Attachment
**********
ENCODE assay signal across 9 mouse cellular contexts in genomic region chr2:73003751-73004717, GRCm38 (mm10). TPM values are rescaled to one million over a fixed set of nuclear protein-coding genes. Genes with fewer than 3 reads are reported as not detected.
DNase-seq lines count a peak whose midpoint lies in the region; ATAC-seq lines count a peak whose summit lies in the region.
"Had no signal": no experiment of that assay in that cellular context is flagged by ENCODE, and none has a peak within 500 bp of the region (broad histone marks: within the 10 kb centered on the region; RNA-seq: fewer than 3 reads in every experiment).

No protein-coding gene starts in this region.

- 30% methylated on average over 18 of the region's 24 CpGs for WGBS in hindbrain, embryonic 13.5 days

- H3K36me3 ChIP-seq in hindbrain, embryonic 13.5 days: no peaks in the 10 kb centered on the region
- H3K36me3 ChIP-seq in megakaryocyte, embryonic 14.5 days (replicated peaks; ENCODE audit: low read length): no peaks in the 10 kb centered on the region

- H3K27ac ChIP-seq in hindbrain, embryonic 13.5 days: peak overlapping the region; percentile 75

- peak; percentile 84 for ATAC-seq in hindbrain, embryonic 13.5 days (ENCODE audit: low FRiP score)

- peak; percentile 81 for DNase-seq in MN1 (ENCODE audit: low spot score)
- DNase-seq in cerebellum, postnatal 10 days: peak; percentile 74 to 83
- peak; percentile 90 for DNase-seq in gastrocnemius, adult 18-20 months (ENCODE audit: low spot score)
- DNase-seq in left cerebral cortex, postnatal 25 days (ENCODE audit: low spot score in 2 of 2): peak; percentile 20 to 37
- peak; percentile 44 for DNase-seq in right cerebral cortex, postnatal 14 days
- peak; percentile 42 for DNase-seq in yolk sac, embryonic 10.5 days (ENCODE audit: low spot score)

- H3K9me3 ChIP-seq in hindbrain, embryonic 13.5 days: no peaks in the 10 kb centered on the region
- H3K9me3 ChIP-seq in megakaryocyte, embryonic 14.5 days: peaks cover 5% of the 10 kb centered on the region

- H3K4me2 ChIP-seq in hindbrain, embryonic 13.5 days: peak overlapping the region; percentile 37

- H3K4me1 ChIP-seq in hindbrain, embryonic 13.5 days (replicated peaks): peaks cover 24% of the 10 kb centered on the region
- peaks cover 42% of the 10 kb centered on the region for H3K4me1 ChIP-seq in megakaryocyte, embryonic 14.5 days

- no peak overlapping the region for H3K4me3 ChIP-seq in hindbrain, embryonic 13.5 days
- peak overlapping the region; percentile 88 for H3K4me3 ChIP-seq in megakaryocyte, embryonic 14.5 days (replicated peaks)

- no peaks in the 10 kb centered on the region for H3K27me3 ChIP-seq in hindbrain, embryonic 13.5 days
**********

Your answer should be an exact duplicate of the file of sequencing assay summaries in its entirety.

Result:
ENCODE assay signal across 9 mouse cellular contexts in genomic region chr2:73003751-73004717, GRCm38 (mm10). TPM values are rescaled to one million over a fixed set of nuclear protein-coding genes. Genes with fewer than 3 reads are reported as not detected.
DNase-seq lines count a peak whose midpoint lies in the region; ATAC-seq lines count a peak whose summit lies in the region.
"Had no signal": no experiment of that assay in that cellular context is flagged by ENCODE, and none has a peak within 500 bp of the region (broad histone marks: within the 10 kb centered on the region; RNA-seq: fewer than 3 reads in every experiment).

No protein-coding gene starts in this region.

- 30% methylated on average over 18 of the region's 24 CpGs for WGBS in hindbrain, embryonic 13.5 days

- H3K36me3 ChIP-seq in hindbrain, embryonic 13.5 days: no peaks in the 10 kb centered on the region
- H3K36me3 ChIP-seq in megakaryocyte, embryonic 14.5 days (replicated peaks; ENCODE audit: low read length): no peaks in the 10 kb centered on the region

- H3K27ac ChIP-seq in hindbrain, embryonic 13.5 days: peak overlapping the region; percentile 75

- peak; percentile 84 for ATAC-seq in hindbrain, embryonic 13.5 days (ENCODE audit: low FRiP score)

- peak; percentile 81 for DNase-seq in MN1 (ENCODE audit: low spot score)
- DNase-seq in cerebellum, postnatal 10 days: peak; percentile 74 to 83
- peak; percentile 90 for DNase-seq in gastrocnemius, adult 18-20 months (ENCODE audit: low spot score)
- DNase-seq in left cerebral cortex, postnatal 25 days (ENCODE audit: low spot score in 2 of 2): peak; percentile 20 to 37
- peak; percentile 44 for DNase-seq in right cerebral cortex, postnatal 14 days
- peak; percentile 42 for DNase-seq in yolk sac, embryonic 10.5 days (ENCODE audit: low spot score)

- H3K9me3 ChIP-seq in hindbrain, embryonic 13.5 days: no peaks in the 10 kb centered on the region
- H3K9me3 ChIP-seq in megakaryocyte, embryonic 14.5 days: peaks cover 5% of the 10 kb centered on the region

- H3K4me2 ChIP-seq in hindbrain, embryonic 13.5 days: peak overlapping the region; percentile 37

- H3K4me1 ChIP-seq in hindbrain, embryonic 13.5 days (replicated peaks): peaks cover 24% of the 10 kb centered on the region
- peaks cover 42% of the 10 kb centered on the region for H3K4me1 ChIP-seq in megakaryocyte, embryonic 14.5 days

- no peak overlapping the region for H3K4me3 ChIP-seq in hindbrain, embryonic 13.5 days
- peak overlapping the region; percentile 88 for H3K4me3 ChIP-seq in megakaryocyte, embryonic 14.5 days (replicated peaks)

- no peaks in the 10 kb centered on the region for H3K27me3 ChIP-seq in hindbrain, embryonic 13.5 days